Football has always been known as a sport where anything can happen. No one, no matter how skilled or talented, is assured victory. It is a sport that actually gives the underdog a chance. In fact, ever since it was invented, football was known as the sport for the 'working class' people, ranging from poor to middle class.
However, with the worldwide popularity of football, the billions of people watching it everyday, it was inevitable that the financial, social structure and meaning of the game would undergo a change. The greed of businessmen and organisations to capitalise off of the game have changed it. This change has been arriving gradually, but inevitably. It is apparent in the privatization of clubs, their sales to multi-millionaires, and the astronomical salary and transfer fees of the players.
In recent history, perhaps the two most notorious clubs that have been purchased by the richest of the rich are Manchester City and Paris Saint Germain (PSG).
Manchester City, owned by the Arab Sheikh Mansour and PSG, owned by Nasser-al-Khelaifi have been known to splurge obscene amounts of money to sign the biggest, best and shiniest players to add to their squad, almost like a trophy collection. They have been known or are at least rumoured to have violated the FFP (Financial Fairplay) guidelines more than once, because they are owned by people who are too rich and too powerful to be investigated.
Ironically, almost in poetic fashion, both have still failed to win a UEFA Champions League trophy. They aren't the only clubs to have filthy rich owners however.
Chelsea, Liverpool and Arsenal in the Premier League are all owned by rich businessmen and entrepreneurs. While these owners are ready to spend big bucks in signing players, the problem arises, in my opinion, from the fact that for most of these owners, their football clubs have become businesses that they must profit off, without having any real passion or understanding of football itself. The disastrous and now erstwhile plan of the European Super League is a prime example of greed and trying to take away the miraculous underdog story from the people.
A few days ago, the Premier League announced that Newcastle would be bought out by Saudi Arabian owners whose net worth is close to 137 billion pounds making Newcastle one of the richest clubs in the world. And while Newcastle fans were among those of us who criticize the likes of Man City and PSG for their wealth and unfair advantage were the same fans who were celebrating in the streets; the same Man City fans who were silent about their privilege are now angry about the fact that someone richer than them exists in the league. It's hypocrisy all around.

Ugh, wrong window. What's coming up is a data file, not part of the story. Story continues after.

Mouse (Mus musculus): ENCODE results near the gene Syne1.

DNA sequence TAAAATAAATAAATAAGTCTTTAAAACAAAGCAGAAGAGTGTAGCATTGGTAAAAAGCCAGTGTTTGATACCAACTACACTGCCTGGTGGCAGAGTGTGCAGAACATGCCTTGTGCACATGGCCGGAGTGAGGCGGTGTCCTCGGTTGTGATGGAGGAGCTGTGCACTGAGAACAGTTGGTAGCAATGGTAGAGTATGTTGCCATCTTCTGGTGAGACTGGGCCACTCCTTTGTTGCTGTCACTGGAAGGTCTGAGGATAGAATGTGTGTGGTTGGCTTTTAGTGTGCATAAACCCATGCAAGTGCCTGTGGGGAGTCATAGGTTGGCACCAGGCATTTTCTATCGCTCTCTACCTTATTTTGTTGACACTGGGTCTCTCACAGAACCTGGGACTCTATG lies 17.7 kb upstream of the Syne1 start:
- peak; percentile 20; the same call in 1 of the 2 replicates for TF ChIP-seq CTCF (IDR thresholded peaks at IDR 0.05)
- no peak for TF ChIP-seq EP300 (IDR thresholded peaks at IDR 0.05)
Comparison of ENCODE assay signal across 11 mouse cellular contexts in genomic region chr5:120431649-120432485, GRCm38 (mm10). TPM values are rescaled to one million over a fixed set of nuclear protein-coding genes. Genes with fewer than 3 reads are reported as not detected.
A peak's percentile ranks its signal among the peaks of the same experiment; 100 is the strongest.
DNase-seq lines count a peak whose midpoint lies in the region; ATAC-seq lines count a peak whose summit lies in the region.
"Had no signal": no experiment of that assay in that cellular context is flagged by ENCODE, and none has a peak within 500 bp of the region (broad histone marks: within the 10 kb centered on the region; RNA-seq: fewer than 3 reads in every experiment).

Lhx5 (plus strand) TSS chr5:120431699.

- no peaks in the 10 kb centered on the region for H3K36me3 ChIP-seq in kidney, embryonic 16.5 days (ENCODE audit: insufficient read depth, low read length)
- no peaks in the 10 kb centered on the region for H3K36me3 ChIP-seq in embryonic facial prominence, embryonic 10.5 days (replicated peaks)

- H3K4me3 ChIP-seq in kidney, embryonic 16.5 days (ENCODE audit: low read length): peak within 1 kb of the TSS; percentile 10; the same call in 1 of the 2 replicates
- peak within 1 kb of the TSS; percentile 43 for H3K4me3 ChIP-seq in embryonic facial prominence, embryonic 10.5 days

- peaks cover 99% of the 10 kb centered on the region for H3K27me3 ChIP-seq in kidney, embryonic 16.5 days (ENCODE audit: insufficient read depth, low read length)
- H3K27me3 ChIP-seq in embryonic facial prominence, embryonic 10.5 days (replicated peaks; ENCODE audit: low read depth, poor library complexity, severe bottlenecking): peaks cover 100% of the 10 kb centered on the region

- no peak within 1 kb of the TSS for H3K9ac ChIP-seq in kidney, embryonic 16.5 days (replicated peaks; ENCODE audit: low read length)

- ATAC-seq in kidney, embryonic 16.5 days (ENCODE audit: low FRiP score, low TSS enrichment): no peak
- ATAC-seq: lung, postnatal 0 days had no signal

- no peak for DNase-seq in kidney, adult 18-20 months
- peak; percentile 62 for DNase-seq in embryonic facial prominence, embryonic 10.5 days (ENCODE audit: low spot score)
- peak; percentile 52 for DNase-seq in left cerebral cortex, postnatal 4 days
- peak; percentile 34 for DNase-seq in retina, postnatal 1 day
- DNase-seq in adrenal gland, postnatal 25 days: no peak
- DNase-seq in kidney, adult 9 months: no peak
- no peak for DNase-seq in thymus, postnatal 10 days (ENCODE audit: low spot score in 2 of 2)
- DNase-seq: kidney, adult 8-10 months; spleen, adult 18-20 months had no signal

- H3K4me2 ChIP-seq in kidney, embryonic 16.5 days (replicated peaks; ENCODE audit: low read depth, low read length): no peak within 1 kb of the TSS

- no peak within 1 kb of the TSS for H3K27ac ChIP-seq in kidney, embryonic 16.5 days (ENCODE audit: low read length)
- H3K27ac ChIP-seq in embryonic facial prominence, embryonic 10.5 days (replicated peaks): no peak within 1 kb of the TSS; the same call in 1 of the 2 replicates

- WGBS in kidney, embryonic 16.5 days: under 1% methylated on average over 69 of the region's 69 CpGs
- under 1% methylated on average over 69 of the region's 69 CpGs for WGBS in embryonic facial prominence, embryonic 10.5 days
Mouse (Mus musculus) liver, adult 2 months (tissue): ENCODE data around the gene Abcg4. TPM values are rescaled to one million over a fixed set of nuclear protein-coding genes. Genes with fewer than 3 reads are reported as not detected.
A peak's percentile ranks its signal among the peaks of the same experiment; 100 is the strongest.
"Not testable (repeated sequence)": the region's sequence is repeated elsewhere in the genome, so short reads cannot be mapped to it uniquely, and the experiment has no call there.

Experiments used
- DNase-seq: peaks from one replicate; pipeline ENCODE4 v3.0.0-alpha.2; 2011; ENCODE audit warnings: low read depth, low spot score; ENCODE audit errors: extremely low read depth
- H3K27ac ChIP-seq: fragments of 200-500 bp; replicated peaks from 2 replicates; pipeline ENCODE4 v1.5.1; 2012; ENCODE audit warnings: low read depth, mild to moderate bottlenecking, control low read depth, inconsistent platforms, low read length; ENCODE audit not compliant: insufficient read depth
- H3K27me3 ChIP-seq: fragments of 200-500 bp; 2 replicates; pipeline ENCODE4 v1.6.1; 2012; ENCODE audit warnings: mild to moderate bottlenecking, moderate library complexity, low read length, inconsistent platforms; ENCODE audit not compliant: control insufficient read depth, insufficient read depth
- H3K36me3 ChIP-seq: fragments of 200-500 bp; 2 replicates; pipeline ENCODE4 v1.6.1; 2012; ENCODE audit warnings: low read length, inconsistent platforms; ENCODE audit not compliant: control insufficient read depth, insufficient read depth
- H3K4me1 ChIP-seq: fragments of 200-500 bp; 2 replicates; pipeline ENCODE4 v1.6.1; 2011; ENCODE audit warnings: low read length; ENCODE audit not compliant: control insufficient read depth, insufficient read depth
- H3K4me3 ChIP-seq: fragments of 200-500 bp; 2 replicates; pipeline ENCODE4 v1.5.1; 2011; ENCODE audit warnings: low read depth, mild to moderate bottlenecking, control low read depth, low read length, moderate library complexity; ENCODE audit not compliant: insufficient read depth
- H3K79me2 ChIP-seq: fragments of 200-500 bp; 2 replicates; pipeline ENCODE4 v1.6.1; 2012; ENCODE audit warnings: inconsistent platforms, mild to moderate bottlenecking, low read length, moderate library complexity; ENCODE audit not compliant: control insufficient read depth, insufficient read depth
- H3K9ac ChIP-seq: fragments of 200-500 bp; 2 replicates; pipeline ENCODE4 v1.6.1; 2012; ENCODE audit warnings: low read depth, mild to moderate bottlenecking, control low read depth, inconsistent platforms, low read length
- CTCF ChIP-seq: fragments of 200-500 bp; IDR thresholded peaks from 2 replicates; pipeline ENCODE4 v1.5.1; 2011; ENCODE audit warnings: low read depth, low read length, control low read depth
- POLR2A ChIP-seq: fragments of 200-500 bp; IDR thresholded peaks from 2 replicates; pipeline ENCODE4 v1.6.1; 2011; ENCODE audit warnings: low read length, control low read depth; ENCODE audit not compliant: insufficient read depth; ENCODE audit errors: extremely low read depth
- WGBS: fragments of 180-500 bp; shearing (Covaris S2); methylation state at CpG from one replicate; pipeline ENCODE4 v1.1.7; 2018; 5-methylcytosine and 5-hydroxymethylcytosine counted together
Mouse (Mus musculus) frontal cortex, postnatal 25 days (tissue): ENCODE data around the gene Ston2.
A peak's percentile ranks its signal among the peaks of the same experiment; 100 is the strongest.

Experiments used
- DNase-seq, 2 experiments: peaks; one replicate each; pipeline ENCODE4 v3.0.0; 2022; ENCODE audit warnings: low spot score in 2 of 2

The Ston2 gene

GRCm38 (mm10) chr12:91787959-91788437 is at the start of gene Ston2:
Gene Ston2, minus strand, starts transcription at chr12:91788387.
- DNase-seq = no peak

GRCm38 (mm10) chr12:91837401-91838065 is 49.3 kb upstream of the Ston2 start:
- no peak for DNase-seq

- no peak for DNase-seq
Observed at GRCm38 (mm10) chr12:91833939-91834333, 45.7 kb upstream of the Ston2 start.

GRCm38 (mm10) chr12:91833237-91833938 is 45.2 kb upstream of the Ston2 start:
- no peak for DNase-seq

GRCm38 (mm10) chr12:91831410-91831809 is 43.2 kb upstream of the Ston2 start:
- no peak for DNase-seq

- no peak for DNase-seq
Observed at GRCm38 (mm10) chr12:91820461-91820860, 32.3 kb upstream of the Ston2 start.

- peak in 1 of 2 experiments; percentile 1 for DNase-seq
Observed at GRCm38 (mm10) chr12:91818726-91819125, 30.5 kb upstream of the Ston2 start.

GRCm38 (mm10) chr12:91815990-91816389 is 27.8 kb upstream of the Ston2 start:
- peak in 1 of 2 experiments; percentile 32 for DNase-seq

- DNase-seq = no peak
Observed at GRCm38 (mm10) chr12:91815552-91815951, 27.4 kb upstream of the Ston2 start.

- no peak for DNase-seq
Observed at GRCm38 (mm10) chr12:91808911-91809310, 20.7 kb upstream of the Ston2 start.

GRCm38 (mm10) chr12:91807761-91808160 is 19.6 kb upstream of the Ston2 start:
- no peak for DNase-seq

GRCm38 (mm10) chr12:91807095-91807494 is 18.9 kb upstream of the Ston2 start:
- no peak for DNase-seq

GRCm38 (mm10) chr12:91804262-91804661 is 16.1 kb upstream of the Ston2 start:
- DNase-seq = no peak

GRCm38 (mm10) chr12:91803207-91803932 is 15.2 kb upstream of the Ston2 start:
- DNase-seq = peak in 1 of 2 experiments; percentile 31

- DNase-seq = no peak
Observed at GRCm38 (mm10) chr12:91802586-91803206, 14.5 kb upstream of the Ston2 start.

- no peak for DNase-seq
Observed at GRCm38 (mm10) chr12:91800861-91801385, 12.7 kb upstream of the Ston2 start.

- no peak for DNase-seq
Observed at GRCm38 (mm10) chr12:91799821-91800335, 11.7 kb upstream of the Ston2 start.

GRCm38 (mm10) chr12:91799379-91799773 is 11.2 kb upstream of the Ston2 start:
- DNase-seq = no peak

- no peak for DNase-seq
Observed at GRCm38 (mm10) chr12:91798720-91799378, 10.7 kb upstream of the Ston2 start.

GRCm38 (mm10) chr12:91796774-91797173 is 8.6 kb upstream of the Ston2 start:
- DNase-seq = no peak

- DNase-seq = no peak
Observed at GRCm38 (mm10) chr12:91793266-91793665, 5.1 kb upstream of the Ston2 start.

The fans of the rich clubs will tell you that the money doesn't have a lot to do with their success and trophies, but they would be speaking from a biased perspective. Unfortunately, with the trajectory of football, money has become all important. Fans and football purists moan about how loyalty in football no longer exists and that is largely thanks to these private, rich clubs. There is a saying that "The rich get richer and the poor get poorer" and this stands true for football also. The richest clubs can afford to lure the best footballers and then win trophies which in turn attracts more ambitious and skilled football players. It's a vicious cycle designed to result in victory for them every time and defeat for everyone else. They can afford to pay the wages of world class talented players that they have not created or discovered.
Is it any wonder that clubs like Ajax can never come within a shout of winning a major European tournament? Ajax has produced some brilliant sensational players in their youth academy. The UCL season where they beat Real Madrid 4-1 in the Bernabeu was like a death knell for that team because in that very transfer window, all the big clubs with any sort of pedigree rushed to purchase nearly the entire team!
I think it is the tendency of the rich clubs to buy all the best and already established players instead of focusing more on developing their youth academies and inculcating a certain identity into the players that makes everything about them seem so unfair and cunning.
Gone are the times when footballers played in a football kit because they truly loved the clubs, now it's a garish competition to see who can accumulate the most capable players from other smaller teams and then compete for titles, solely based on the amount of money their owners can afford to spend.